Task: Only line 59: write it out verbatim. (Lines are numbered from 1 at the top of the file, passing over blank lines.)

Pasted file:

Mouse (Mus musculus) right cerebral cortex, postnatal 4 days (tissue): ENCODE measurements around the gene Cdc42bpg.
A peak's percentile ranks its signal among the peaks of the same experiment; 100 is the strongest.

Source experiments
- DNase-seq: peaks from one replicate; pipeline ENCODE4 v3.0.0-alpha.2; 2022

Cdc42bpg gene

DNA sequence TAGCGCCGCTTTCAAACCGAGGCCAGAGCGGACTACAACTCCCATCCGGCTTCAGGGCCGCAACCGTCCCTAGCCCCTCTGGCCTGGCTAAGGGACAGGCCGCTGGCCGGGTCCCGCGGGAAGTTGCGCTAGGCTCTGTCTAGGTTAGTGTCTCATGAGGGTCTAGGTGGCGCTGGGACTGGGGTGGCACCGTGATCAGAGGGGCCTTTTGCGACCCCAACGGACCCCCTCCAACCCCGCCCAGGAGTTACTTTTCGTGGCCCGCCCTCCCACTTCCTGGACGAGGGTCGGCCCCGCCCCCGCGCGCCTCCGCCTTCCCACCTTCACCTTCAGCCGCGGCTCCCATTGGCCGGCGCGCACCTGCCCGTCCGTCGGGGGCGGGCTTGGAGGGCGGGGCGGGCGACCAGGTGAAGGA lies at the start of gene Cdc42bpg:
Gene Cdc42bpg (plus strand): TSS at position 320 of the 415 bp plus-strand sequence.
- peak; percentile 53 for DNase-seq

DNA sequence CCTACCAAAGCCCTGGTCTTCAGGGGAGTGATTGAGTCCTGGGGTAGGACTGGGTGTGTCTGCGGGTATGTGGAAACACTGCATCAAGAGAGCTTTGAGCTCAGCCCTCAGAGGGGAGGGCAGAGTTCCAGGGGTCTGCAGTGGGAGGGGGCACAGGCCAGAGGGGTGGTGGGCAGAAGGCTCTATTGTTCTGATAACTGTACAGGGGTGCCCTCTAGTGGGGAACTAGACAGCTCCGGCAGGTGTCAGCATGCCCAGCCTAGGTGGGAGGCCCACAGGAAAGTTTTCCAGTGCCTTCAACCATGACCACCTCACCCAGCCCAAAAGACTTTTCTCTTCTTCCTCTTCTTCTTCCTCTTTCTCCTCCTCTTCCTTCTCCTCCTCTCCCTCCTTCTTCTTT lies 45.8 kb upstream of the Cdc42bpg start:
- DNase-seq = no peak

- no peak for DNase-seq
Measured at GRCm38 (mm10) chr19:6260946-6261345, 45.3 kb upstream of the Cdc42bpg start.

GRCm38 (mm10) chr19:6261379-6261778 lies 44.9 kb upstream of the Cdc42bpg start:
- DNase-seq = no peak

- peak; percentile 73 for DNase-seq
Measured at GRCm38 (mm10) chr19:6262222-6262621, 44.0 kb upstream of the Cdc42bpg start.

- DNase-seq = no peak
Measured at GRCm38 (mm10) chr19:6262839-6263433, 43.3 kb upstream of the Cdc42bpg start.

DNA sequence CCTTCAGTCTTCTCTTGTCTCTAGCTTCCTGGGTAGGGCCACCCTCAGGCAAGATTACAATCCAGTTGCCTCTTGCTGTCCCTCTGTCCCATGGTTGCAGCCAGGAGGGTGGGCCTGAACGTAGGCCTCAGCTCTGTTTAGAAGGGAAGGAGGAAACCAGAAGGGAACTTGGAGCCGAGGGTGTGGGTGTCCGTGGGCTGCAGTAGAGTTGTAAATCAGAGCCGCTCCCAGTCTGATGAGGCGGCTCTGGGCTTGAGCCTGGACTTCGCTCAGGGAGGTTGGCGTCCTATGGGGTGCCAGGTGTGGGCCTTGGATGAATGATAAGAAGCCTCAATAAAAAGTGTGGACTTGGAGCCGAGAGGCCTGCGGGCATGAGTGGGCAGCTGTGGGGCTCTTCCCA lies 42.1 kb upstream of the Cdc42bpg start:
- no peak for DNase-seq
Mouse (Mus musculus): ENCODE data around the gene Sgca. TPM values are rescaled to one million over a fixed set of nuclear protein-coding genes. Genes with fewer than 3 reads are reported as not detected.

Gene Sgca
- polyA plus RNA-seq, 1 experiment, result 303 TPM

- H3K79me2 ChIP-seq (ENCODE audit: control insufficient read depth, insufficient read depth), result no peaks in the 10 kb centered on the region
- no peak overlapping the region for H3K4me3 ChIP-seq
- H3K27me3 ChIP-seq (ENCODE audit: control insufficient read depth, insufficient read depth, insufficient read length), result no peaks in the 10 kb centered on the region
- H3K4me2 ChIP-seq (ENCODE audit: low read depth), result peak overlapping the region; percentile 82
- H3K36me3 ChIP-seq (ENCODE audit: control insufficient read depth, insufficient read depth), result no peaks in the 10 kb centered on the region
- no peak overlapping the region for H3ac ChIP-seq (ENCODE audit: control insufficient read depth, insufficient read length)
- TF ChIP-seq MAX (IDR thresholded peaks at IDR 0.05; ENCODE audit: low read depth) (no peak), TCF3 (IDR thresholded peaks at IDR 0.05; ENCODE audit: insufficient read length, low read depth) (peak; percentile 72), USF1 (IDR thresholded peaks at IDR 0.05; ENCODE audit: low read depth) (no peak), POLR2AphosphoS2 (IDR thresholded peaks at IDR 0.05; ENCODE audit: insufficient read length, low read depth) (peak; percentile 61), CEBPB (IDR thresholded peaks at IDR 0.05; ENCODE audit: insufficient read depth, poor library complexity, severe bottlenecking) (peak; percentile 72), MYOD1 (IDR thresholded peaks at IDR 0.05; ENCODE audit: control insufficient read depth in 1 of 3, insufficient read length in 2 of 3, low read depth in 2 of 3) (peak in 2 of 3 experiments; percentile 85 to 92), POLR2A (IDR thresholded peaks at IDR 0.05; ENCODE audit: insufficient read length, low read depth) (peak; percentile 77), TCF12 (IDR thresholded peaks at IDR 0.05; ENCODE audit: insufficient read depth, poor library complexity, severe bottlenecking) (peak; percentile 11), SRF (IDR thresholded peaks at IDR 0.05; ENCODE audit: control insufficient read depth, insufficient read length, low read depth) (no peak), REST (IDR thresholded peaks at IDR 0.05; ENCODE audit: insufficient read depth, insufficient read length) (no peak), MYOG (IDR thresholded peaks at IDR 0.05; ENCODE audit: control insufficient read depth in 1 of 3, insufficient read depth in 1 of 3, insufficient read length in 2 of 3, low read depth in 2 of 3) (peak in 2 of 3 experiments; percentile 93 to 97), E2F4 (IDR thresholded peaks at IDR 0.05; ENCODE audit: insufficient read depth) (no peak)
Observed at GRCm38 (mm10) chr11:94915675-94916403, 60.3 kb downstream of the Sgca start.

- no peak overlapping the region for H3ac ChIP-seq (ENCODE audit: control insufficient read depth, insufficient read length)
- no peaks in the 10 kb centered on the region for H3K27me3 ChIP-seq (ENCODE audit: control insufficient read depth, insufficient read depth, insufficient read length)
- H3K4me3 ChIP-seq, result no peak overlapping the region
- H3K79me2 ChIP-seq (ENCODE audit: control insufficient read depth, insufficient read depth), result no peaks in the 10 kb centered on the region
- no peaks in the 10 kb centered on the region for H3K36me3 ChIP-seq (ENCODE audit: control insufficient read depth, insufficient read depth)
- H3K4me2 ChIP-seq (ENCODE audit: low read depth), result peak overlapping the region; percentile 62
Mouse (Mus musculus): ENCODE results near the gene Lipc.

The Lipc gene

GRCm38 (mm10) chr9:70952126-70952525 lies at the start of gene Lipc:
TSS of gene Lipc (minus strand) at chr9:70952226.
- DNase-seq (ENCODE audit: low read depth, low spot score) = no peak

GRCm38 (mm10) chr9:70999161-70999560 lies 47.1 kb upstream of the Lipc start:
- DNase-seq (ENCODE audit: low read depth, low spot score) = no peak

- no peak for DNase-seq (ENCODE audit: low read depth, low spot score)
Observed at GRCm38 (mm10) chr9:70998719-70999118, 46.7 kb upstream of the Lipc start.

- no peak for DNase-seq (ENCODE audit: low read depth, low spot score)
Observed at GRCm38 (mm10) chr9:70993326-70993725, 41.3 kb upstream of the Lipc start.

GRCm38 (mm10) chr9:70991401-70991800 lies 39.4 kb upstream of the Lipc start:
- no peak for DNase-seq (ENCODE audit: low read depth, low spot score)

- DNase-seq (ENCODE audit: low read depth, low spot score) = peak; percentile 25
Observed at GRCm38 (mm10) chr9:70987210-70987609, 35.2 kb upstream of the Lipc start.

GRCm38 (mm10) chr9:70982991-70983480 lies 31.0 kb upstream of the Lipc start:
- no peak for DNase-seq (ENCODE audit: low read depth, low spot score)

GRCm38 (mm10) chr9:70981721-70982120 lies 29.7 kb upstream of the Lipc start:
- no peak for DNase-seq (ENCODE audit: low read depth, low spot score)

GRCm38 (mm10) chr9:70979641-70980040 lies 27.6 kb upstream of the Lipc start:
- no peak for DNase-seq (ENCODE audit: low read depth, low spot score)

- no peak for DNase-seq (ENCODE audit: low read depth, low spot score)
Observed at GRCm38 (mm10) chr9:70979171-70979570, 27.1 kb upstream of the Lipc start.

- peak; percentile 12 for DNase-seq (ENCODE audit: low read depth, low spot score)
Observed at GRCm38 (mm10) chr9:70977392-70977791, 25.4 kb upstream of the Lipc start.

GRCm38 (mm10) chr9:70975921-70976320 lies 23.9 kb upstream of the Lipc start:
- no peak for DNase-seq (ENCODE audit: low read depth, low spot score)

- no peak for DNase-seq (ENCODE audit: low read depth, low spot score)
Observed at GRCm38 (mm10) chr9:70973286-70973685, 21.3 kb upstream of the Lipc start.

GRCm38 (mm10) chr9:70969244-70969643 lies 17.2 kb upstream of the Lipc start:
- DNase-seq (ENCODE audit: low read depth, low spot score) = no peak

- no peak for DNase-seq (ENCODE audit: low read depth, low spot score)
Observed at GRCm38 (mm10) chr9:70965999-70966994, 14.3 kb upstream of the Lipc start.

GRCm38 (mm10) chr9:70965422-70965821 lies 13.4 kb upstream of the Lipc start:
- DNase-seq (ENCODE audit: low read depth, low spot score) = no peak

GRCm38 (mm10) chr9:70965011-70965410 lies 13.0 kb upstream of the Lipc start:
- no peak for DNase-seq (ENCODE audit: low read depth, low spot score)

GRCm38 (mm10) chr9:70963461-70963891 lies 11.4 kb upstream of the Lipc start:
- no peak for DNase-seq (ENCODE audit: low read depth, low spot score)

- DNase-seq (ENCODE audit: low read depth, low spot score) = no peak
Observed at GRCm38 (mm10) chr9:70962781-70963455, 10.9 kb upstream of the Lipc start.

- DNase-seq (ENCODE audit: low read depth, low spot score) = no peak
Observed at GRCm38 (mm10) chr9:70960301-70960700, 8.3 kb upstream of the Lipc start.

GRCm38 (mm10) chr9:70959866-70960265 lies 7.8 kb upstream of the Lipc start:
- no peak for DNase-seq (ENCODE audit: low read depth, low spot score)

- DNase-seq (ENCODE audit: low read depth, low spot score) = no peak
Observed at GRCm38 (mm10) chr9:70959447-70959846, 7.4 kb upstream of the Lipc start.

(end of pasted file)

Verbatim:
- no peak for DNase-seq (ENCODE audit: low read depth, low spot score)